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Neurosci Lett. Author manuscript; available in PMC Apr 12, 2011.
Published in final edited form as:
PMCID: PMC2851172

Amyloid Load in Nondemented Brains Correlates with APOE e4


179 cognitively healthy adults enrolled in the Sun Health Brain Donation program between 7/91 and 12/07 were at least 60 years old and nondemented at the time of death (21 had developed mild cognitive impairment [MCI]). Amyloid plaque density, congophilic amyloid angiopathy (CAA), and neurofibrillary tangle (NFT) density scores were based on CERAD criteria and compared in apolipoprotein E (APOE) e4 carriers (n=42) and noncarriers (NC) (n=137). Mean age (83.4+/−.6), gender (45% women), interval between death and brain harvest (3.1+/−2.4 hours), and brain weight (1200+/−119 grams) did not differ between e4 carriers (n=42) and NC. Total plaque density was higher in e4 carriers than NC (6.8+/−4.9 vs 4.3+/−4.4, p=.002), and this was true in each of 5 subregions examined. Total CAA (p=.002) and all subregion CAA burden was also higher in e4 carriers. Total neuritic plaque density (1.2+/−1.0 vs 1.0+/−1.0, p=.18) and total NFT density (3.9+/−2.4 vs 3.6+/−2.3, p=.50) did not differ between e4 carriers and NC, nor in any subregion. Eliminating the 21 with MCI did not alter these results. Nondemented APOE e4 carriers over age 60 have a higher burden of total parenchymal and vascular amyloid neuropathology than NC, but no difference in neuritic plaque and NFT pathology.

Keywords: cognitive aging, preclinical Alzheimer’s disease, APOE


Neuropathological studies of normal aging and Alzheimer’s disease (AD) have shown overlap between the two. Neurofibrillary tangle (NFT) formation begins in the entorhinal cortex, is nearly universal over age 65 years, and is generally considered part of normal aging [4,6,21,23,28]. Extension of NFTs into neocortical regions, however, is never considered part of normal aging and only occurs to a significant extent in those who develop AD or another tauopathy [4,6,21,23,28]. Amyloid deposition, in contrast, begins in neocortical regions [4,6,21,23,28], and while it is a hallmark feature of AD at least 40% of individuals dying after age 65 years without signs of dementia have neocortical amyloid plaques at autopsy suggesting it may be a part of normal or “pathological” aging [4,23].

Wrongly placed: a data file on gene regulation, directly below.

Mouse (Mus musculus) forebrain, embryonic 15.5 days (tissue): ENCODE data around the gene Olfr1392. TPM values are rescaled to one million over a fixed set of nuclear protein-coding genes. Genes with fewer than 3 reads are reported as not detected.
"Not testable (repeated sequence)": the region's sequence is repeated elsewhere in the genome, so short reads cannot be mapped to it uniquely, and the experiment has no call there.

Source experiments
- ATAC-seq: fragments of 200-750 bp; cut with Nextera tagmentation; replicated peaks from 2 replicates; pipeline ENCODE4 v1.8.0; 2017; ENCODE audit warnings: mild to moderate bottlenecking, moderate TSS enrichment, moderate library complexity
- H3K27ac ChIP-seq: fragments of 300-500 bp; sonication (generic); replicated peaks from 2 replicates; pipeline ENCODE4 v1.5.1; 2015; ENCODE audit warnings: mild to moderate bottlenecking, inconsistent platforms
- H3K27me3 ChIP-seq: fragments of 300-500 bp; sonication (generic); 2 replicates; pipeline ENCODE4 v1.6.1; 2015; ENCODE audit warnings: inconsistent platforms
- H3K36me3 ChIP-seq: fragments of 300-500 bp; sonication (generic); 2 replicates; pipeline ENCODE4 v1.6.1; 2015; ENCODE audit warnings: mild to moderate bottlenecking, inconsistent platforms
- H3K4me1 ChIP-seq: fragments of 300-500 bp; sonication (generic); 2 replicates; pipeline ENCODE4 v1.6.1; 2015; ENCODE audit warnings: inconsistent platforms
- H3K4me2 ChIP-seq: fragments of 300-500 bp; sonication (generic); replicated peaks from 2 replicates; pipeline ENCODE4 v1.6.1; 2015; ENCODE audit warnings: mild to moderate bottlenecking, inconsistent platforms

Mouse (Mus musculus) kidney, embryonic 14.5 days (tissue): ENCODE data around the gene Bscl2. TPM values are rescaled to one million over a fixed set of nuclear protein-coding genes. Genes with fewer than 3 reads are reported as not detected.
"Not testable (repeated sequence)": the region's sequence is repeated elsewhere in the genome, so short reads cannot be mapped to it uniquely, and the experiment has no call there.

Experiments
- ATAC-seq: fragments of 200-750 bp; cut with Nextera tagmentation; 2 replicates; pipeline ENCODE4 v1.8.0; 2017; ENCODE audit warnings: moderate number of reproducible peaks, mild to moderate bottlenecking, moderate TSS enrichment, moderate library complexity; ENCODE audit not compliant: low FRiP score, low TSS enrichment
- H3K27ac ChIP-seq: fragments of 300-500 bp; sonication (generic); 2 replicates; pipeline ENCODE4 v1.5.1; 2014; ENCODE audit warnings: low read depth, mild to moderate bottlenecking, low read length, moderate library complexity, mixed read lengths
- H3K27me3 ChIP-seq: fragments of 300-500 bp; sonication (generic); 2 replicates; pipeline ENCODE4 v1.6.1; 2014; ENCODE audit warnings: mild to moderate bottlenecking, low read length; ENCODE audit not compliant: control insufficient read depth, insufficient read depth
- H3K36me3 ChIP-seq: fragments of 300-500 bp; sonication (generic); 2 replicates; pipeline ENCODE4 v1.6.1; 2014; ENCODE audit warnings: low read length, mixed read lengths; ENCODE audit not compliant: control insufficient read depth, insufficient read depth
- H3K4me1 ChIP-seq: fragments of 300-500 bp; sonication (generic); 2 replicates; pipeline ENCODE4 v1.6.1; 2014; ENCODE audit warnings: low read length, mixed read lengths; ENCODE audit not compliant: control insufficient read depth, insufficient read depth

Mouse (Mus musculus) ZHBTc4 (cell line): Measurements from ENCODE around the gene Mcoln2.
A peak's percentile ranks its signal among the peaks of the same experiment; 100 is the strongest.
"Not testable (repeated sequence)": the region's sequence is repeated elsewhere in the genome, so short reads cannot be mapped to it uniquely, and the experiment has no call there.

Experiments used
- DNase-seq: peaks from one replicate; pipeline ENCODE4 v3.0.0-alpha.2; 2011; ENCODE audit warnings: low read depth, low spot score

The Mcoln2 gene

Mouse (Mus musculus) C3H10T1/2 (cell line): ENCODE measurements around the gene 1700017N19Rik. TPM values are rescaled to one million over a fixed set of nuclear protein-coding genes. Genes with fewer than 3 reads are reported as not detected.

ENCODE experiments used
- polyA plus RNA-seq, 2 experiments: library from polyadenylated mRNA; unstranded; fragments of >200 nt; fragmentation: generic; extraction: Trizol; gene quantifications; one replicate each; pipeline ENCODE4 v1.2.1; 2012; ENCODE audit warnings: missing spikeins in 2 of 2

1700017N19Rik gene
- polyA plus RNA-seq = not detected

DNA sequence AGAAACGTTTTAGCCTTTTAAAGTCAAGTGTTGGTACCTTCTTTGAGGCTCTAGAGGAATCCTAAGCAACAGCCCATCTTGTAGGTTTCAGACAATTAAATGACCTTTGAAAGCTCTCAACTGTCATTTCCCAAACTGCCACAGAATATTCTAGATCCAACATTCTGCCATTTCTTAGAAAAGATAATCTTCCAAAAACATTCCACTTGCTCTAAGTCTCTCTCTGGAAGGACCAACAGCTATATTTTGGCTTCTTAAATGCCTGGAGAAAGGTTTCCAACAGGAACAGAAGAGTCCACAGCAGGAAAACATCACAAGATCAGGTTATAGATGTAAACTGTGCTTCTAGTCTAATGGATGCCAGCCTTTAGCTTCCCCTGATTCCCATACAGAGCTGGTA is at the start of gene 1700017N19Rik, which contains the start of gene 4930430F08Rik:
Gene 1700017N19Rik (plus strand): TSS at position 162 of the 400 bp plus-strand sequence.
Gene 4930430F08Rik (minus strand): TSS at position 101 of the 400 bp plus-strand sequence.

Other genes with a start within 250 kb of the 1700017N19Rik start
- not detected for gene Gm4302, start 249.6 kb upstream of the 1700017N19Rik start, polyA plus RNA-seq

Apolipoprotein E (APOE) e4 carriers are at increased risk for AD [9,27]. Imaging studies of presymptomatic e4 carriers have shown reduced cerebral glucose metabolism [29,25], increased cerebral amyloid deposition [26] and enhanced cortical atrophy [8] along with accelerated memory decline [7]. Though much milder, these changes qualitatively resemble those seen in patients with AD suggesting they may represent a very early stage that precedes the symptomatic expression of mild cognitive impairment (MCI). Total amyloid burden in patients with AD is higher in apolipoprotein E (APOE) e4 carriers than noncarriers (NC) [11], as well as in some nondemented individuals with and without a variety of other neurological disorders (30). A recent study of a large Finnish cohort found that APOE e4 carriers without dementia at the time of death also had higher amyloid (but not NFT) burdens than noncarriers [17]. If confirmed in another large cohort, such findings further support the existence of an extended presymptomatic stage of AD that may represent a therapeutic opportunity for preventing symptomatic cognitive loss. We therefore sought to replicate these findings in a large U.S. based cohort.